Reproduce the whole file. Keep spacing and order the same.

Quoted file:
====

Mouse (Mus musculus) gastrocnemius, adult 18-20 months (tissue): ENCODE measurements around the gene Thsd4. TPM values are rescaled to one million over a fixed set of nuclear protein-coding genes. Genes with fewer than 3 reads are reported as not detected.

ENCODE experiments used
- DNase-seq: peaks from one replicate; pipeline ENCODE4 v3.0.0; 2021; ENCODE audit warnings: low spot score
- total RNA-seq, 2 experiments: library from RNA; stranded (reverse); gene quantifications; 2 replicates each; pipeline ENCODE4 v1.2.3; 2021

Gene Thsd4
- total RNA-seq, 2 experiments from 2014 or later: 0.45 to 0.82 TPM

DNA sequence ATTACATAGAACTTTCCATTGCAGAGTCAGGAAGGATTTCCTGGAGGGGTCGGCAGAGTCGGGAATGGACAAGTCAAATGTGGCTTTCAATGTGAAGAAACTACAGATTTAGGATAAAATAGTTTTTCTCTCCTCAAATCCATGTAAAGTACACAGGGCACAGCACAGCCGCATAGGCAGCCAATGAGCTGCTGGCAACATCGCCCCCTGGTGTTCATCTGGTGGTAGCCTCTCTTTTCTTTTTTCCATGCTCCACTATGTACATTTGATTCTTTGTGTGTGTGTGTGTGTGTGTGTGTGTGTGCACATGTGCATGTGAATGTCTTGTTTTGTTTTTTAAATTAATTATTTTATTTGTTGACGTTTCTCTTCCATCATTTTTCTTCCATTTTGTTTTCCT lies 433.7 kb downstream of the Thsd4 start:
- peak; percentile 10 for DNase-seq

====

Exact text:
Mouse (Mus musculus) gastrocnemius, adult 18-20 months (tissue): ENCODE measurements around the gene Thsd4. TPM values are rescaled to one million over a fixed set of nuclear protein-coding genes. Genes with fewer than 3 reads are reported as not detected.

ENCODE experiments used
- DNase-seq: peaks from one replicate; pipeline ENCODE4 v3.0.0; 2021; ENCODE audit warnings: low spot score
- total RNA-seq, 2 experiments: library from RNA; stranded (reverse); gene quantifications; 2 replicates each; pipeline ENCODE4 v1.2.3; 2021

Gene Thsd4
- total RNA-seq, 2 experiments from 2014 or later: 0.45 to 0.82 TPM

DNA sequence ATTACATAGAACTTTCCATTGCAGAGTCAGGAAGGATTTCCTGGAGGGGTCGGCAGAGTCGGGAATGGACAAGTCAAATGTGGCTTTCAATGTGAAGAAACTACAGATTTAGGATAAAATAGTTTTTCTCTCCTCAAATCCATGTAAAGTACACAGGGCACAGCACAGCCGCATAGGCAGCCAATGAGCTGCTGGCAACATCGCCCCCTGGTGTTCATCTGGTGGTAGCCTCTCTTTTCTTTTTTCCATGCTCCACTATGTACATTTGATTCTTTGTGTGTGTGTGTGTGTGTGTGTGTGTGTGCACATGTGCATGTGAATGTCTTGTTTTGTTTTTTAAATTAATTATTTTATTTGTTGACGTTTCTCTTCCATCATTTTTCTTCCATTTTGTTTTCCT lies 433.7 kb downstream of the Thsd4 start:
- peak; percentile 10 for DNase-seq